Drinking cognac is a luxurious and delightful treat, but there is more to this spirit than you may expect.
What is Cognac?
Cognac is a variety of French brandy that is held to very specific standards of production to ensure quality and maintain the elevated reputation of this alcohol. In terms of taste, it can be compared to whiskey, but is generally sweeter, and often has floral overtones. The color of this alcohol ranges from amber and orange to deep brown and copper. This is often an after-dinner drink, or a dessert liquor, although you can also cook with this type of brandy.
When it comes to nutrition, this alcohol contains 70 calories per ounce, as well as low levels of sugar. There are also a number of antioxidants, including polyphenolic compounds and ellagic acid in the finished product.
There are quite a few benefits of drinking cognac, including protection against flu and reducing the risk of diabetes.
- Antioxidant activity to reduce chronic disease and prevent cancer
- Improved heart health and lower blood pressure
- Clear up certain skin conditions and prevent wrinkles
- Relieve a sore throat
- Lower the risk of gallstones
- Protect against influenza and upper respiratory infections
Cognac vs Whiskey vs Armagnac
- Cognac is distilled twice in copper stills, while Armagnac is distilled once in a column still, similar to bourbon.
- Cognac and Armagnac use most of the same grapes, with one or two additional varieties for Armagnac.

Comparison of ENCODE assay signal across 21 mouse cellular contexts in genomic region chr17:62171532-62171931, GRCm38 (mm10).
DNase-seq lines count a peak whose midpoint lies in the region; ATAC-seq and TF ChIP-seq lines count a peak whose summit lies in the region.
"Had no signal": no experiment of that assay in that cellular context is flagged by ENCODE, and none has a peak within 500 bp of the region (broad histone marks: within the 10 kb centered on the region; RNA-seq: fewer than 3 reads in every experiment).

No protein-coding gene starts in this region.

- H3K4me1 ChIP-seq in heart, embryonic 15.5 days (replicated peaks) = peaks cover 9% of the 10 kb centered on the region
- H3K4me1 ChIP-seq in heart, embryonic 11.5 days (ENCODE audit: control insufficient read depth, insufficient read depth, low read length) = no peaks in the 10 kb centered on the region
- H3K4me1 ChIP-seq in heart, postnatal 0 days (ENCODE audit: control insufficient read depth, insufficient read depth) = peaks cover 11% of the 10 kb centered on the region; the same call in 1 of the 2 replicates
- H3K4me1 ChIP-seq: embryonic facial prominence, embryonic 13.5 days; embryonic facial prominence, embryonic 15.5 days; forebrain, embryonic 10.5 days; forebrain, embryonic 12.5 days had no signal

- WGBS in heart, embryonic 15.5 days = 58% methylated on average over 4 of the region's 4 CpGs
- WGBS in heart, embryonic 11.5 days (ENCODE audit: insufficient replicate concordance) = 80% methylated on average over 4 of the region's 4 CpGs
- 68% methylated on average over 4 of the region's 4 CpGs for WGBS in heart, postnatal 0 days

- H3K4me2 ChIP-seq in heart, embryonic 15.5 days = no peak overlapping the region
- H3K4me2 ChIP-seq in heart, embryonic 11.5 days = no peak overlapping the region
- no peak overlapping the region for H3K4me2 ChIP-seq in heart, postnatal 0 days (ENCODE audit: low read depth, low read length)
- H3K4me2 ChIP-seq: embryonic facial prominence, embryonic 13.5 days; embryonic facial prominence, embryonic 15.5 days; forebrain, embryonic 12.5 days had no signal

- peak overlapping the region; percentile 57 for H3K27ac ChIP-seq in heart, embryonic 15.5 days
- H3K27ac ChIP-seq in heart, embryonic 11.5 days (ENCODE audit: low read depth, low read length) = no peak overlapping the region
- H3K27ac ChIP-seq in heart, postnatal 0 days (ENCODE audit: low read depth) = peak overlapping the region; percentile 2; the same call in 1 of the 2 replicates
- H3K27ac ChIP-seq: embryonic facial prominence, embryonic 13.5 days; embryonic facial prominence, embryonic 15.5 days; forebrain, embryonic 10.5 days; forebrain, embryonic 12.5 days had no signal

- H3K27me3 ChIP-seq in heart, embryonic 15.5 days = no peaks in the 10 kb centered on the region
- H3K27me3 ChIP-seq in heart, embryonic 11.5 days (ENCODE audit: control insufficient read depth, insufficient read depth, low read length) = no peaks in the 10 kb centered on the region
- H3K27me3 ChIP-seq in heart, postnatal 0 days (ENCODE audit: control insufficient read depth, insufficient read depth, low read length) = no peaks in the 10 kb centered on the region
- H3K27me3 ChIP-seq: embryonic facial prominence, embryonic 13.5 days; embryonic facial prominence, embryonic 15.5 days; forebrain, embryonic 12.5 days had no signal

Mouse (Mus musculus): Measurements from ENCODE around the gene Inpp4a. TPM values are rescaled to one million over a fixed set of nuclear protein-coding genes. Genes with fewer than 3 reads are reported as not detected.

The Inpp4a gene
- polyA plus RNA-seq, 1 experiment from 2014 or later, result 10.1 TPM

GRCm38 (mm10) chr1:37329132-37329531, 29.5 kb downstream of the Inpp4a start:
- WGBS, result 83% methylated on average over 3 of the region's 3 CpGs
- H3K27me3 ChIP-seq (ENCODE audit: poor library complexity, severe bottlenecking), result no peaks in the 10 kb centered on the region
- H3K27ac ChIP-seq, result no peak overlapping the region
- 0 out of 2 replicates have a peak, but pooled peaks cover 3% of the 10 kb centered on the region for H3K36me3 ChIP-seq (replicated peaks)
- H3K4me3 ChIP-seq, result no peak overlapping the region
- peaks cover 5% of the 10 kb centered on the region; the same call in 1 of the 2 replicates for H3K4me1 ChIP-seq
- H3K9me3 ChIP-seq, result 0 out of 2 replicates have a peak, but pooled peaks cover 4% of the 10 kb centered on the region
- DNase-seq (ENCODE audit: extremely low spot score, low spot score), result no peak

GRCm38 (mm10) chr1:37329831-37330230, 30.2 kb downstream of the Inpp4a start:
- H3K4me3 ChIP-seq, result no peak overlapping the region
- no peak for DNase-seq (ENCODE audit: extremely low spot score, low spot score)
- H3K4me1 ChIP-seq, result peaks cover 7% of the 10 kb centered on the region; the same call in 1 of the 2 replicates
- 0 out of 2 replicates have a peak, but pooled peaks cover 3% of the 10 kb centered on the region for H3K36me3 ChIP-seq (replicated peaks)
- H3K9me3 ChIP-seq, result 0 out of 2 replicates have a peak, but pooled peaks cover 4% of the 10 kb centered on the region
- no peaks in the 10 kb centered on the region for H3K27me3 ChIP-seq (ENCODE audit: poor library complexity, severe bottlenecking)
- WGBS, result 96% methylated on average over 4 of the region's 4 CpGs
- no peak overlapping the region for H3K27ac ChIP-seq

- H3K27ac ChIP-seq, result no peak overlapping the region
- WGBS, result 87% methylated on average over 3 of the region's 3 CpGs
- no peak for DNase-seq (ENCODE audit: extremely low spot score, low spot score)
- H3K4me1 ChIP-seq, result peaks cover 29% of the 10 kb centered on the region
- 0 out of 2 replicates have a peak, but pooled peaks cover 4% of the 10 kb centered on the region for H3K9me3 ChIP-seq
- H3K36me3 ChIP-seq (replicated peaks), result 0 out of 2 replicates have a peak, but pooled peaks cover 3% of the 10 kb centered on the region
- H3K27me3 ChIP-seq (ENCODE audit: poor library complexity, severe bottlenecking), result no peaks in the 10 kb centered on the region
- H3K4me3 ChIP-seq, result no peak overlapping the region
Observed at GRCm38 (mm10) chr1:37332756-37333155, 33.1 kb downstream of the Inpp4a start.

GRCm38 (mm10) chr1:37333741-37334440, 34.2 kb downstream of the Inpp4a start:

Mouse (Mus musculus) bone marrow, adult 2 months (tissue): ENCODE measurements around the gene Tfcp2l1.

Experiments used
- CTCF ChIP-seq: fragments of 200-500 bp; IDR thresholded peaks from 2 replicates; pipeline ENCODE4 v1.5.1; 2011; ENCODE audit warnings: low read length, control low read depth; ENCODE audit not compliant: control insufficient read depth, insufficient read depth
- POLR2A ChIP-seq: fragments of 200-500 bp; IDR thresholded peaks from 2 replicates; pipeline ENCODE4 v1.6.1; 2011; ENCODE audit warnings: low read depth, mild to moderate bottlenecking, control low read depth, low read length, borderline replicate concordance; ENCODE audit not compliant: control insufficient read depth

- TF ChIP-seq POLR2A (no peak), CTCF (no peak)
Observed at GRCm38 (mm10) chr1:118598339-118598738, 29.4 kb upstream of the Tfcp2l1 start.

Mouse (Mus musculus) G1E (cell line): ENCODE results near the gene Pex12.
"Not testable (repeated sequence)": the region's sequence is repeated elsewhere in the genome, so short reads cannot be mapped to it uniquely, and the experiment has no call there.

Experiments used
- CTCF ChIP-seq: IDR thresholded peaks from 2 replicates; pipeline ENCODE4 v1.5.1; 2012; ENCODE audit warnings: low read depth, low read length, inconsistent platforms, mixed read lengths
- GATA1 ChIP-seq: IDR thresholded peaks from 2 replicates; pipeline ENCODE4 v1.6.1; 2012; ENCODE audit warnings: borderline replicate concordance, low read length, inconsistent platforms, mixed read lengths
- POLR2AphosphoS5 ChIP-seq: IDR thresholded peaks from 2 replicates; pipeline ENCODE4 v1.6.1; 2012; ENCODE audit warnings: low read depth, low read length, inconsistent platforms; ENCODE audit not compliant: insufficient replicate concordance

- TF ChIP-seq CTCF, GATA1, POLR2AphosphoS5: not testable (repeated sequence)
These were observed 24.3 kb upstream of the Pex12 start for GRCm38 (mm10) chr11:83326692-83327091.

- Whiskey is produced either with a grain or malted barley, while the other two are produced with grapes.
The best substitutes for this French brandy includes other types of brandy, such as Armagnac or wine, but the taste of the food may not be turn out to be the same. When cooking, there are some non-alcoholic options that can provide a similar bite.
How is Cognac Made?
Cognac is made by distilling particular types of white wine two times. The wine used for this process is considered very poor, and not something that would typically be drunk, but it works well in the production of this liquor.
- Step 1: The first distillation occurs after pressing the grapes when the juice is allowed to ferment for 3-4 weeks.
- Step 2: It is then distilled for a second time in a copper pot still, leaving behind a potent 70% ABV liquor.
- Step 3: At this point, the cognac is placed in barrels, very similar to how whiskey or wine is aged.
- Step 4: This imbues the alcohol with its rich flavor and also gives the liquor time to reduce alcohol strength by nearly 50%.
- Step 5: To be formally considered a cognac, the alcohol must then be aged for two years in oak barrels, although aging it for longer is also very common.
Word of Caution
Drinking this alcohol in excess, as with any type of liquor, can cause intoxication and loss of motor control, as well as long-term damage to your liver and a higher risk of various chronic diseases, including cirrhosis. Pregnant and breastfeeding women should avoid cognac.